Why Do High School Students Lack Motivation in the Classroom? Toward an Understanding of Academic Amotivation and the Role of Social Support

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Abstract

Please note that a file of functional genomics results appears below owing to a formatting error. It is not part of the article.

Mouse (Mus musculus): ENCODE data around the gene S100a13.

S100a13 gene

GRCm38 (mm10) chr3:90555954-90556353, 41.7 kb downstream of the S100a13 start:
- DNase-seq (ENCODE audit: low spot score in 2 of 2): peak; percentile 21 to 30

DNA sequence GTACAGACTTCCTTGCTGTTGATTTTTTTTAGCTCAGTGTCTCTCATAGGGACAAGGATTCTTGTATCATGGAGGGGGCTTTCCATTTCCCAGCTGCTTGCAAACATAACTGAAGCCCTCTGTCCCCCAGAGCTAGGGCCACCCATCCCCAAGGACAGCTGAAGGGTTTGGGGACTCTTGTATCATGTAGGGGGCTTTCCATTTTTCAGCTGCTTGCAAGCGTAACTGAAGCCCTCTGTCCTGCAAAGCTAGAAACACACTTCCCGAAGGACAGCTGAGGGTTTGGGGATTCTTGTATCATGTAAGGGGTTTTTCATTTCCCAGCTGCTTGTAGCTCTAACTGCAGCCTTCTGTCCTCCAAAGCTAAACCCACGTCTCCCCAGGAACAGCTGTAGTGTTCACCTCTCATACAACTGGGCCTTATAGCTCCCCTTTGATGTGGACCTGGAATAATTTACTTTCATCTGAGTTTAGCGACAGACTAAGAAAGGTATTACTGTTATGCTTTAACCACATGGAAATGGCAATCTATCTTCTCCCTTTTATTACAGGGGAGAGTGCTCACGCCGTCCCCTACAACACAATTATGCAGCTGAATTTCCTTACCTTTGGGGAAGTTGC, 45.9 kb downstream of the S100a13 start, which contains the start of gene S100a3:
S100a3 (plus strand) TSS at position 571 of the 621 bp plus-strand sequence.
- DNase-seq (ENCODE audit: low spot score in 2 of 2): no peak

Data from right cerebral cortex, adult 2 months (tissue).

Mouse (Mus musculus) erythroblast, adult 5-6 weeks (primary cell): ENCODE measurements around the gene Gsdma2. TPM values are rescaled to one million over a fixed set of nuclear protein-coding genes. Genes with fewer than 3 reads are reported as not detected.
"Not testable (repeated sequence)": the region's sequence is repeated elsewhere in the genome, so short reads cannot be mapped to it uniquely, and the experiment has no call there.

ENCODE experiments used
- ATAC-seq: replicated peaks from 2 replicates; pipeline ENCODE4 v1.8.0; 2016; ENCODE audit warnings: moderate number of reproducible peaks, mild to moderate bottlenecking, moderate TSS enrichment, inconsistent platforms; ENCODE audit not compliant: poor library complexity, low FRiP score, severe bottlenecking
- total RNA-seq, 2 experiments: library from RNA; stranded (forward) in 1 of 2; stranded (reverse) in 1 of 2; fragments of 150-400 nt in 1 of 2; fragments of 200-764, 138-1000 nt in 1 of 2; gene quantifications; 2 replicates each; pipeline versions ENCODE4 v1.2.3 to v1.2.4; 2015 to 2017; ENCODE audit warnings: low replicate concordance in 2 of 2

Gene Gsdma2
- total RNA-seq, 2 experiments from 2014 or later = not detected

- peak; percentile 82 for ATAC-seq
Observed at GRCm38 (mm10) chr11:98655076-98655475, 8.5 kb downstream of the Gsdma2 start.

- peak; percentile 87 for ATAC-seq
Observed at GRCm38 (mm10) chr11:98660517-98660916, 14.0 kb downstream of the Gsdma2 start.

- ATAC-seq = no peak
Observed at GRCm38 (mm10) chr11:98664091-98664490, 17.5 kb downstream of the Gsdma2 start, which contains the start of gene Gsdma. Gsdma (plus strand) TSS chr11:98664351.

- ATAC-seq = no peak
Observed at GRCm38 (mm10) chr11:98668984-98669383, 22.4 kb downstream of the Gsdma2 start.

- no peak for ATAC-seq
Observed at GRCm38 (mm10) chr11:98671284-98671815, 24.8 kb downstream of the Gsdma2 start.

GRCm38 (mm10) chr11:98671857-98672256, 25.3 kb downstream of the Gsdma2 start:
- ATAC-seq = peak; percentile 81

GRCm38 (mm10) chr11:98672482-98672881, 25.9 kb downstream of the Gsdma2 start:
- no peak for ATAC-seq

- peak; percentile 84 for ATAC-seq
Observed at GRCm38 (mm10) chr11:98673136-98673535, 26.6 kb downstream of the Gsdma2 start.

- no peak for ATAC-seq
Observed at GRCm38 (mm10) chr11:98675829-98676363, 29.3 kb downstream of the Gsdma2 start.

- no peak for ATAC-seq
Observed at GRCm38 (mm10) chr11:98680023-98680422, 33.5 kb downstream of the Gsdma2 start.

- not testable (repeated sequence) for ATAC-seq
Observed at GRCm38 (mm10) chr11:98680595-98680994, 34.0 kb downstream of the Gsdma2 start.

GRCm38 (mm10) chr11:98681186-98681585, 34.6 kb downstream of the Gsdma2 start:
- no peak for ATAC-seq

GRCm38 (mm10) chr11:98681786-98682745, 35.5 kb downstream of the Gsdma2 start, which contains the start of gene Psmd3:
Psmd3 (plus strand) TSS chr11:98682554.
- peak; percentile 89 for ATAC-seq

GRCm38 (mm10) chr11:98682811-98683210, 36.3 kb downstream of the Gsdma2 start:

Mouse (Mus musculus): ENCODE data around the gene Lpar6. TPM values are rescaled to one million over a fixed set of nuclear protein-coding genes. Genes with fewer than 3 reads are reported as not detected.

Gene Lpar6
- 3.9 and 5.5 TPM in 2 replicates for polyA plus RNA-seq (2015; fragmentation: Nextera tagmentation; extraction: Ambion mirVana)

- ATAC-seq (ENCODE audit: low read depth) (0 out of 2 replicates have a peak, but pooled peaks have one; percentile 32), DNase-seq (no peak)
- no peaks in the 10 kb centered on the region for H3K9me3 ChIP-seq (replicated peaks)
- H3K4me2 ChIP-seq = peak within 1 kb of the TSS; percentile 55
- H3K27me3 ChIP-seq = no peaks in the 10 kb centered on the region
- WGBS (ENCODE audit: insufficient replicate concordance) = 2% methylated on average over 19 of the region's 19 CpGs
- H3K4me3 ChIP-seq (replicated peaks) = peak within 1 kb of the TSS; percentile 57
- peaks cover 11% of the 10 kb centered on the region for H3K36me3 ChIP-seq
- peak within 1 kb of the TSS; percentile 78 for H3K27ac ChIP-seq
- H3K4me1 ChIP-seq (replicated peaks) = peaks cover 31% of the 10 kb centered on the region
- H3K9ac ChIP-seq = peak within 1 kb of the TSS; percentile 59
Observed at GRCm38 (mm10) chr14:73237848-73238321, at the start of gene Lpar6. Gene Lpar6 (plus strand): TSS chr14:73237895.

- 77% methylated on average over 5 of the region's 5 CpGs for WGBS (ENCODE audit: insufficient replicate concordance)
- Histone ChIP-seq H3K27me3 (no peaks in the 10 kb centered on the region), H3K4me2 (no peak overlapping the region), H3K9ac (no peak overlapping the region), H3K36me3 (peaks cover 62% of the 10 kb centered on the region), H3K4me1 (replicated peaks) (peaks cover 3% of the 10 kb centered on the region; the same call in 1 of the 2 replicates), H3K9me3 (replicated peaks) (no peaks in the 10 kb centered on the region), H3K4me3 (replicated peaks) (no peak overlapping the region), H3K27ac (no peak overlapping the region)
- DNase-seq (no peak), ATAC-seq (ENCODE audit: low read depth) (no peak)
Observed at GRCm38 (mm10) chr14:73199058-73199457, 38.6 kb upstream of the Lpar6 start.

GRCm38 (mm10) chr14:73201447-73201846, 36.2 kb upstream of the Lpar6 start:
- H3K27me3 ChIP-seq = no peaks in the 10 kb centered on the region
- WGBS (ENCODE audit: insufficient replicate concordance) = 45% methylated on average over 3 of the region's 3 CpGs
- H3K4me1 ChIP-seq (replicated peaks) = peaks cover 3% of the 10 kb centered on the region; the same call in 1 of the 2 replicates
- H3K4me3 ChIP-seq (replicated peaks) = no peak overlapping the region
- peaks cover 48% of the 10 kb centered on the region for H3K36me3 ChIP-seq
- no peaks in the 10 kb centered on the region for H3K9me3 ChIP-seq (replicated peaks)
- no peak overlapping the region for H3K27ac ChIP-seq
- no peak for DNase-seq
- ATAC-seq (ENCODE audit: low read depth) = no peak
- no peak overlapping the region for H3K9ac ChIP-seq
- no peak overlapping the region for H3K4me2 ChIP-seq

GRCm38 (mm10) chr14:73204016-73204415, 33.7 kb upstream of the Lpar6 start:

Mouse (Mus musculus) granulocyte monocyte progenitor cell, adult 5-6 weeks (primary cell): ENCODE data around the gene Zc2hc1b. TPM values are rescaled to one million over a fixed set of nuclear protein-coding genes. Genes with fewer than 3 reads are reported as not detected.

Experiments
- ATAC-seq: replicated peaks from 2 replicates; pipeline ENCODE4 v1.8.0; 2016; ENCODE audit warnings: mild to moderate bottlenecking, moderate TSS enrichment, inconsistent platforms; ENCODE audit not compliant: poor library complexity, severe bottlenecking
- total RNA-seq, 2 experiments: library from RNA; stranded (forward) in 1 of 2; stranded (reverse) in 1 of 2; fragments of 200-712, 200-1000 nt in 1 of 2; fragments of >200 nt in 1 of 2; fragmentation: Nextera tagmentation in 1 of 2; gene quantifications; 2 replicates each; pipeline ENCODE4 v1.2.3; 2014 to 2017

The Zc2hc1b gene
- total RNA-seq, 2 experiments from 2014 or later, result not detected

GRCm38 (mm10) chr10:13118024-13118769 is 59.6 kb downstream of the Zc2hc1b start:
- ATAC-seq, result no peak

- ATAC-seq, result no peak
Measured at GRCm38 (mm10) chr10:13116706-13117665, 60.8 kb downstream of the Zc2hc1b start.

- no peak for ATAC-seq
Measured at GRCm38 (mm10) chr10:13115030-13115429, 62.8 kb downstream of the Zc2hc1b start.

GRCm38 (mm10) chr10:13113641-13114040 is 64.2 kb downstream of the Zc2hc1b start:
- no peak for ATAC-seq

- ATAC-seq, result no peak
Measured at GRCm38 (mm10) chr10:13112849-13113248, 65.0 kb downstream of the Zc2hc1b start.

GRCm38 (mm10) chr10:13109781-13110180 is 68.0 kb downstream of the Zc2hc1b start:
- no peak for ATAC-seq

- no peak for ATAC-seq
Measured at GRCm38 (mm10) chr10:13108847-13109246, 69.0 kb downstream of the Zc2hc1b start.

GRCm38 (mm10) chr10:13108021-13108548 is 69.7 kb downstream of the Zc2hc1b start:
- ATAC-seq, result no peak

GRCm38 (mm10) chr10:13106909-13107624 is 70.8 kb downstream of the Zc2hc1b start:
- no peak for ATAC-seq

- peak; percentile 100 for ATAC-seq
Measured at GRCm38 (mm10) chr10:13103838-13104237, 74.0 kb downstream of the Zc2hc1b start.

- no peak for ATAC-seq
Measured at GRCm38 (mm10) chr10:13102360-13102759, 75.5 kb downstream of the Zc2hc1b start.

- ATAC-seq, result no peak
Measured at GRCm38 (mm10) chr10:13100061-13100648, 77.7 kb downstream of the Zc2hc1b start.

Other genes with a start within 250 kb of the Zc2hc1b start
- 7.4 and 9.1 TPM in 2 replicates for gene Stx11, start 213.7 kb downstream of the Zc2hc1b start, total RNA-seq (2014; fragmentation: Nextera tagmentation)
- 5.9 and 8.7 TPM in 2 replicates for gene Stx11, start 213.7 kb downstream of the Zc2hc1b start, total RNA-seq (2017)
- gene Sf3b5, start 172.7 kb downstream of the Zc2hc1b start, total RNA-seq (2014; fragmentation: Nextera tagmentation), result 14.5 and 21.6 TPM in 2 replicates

The present series of studies sought to develop and conceptually validate a taxonomy of reasons that give rise to academic amotivation and to investigate its social antecedents and academic consequences. In Study 1 (N = 351), an exploratory factor analysis offered preliminary support for an academic amotivation taxonomy comprising four dimensions: ability beliefs, effort beliefs, characteristics of the task, and value placed on the task. In Study 2 (N = 349), the proposed taxonomy was further corroborated through 1st- and 2nd-order confirmatory factor analyses, and its discriminant validity and construct validity were documented. Study 3 (N = 741) offered evidence for a model of the relationships among social support (from parents, teachers, and friends), amotivation, and academic outcomes (e.g., achievement, academic self-esteem, intention to drop out). Results are considered in terms of an increased conceptual understanding of academic amotivation, and implications for curricula and interventions are discussed.

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